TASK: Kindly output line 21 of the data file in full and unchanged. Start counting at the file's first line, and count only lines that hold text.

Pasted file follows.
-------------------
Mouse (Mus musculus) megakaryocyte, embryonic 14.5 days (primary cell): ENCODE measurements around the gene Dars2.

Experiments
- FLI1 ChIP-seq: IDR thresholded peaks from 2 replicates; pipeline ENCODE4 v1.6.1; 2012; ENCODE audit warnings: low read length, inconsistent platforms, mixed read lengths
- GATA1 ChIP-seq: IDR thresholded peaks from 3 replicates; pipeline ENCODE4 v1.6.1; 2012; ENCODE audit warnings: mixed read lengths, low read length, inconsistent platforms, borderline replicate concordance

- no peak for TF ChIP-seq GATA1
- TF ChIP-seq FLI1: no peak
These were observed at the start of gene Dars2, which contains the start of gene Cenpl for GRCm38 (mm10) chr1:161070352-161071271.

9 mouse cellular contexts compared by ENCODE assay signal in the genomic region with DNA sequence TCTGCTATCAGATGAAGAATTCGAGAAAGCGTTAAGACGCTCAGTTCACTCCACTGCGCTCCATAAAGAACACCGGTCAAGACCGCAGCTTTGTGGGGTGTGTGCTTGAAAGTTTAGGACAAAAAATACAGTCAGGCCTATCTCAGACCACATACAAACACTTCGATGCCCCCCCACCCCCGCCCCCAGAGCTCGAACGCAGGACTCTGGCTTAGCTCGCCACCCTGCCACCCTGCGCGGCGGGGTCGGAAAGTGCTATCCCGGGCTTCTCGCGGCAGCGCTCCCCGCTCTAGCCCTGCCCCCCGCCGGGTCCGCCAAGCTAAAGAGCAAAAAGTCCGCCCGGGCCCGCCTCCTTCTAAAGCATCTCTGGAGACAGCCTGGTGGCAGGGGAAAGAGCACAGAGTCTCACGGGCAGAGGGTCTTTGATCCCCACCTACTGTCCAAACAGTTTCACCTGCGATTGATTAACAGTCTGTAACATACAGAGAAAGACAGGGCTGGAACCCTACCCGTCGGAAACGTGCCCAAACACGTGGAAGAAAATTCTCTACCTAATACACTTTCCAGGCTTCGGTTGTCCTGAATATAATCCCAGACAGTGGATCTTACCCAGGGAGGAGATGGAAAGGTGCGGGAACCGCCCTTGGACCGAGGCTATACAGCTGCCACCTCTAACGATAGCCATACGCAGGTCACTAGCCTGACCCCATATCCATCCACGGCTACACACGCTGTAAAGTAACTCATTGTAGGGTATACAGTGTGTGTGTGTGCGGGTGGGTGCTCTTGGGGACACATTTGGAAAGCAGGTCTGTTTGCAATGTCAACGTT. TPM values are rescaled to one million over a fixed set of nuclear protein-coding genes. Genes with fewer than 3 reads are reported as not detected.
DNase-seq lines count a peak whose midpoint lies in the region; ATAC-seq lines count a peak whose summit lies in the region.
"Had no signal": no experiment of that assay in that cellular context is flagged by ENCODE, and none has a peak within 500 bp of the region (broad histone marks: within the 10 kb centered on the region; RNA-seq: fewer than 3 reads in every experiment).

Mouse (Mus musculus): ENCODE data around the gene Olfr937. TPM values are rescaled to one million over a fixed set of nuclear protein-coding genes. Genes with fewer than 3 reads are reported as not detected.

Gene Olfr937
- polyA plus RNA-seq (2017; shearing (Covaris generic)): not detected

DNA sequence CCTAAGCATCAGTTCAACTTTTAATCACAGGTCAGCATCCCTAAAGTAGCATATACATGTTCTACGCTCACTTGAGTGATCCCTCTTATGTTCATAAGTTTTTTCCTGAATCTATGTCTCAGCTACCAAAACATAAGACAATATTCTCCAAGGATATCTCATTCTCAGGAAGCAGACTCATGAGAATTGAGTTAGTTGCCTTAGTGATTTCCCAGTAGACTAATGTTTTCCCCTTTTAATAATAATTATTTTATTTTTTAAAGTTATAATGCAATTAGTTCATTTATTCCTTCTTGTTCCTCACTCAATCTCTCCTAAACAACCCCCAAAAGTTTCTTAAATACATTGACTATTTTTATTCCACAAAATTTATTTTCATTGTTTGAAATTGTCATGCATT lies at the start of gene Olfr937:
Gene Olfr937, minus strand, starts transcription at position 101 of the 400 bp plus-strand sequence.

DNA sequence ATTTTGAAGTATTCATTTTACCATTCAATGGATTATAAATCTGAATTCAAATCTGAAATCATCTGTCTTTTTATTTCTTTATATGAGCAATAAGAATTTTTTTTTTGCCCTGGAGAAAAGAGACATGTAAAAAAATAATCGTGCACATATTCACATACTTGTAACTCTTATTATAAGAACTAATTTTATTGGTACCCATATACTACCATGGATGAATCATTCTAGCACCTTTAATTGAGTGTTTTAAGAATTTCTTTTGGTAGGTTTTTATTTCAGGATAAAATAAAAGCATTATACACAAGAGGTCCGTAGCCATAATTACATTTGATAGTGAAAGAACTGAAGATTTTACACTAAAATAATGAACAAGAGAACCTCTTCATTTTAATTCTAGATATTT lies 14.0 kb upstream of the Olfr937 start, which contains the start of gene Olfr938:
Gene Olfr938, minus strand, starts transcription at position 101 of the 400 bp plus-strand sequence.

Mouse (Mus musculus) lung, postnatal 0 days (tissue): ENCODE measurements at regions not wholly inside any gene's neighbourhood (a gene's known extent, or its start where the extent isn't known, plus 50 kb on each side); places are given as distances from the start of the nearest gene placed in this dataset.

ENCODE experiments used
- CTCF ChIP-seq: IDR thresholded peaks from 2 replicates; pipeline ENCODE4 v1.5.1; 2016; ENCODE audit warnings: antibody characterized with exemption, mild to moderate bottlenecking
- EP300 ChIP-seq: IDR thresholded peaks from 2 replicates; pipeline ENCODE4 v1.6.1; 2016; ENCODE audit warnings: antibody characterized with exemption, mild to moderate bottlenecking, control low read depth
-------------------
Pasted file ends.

- EP300 ChIP-seq: IDR thresholded peaks from 2 replicates; pipeline ENCODE4 v1.6.1; 2016; ENCODE audit warnings: antibody characterized with exemption, mild to moderate bottlenecking, control low read depth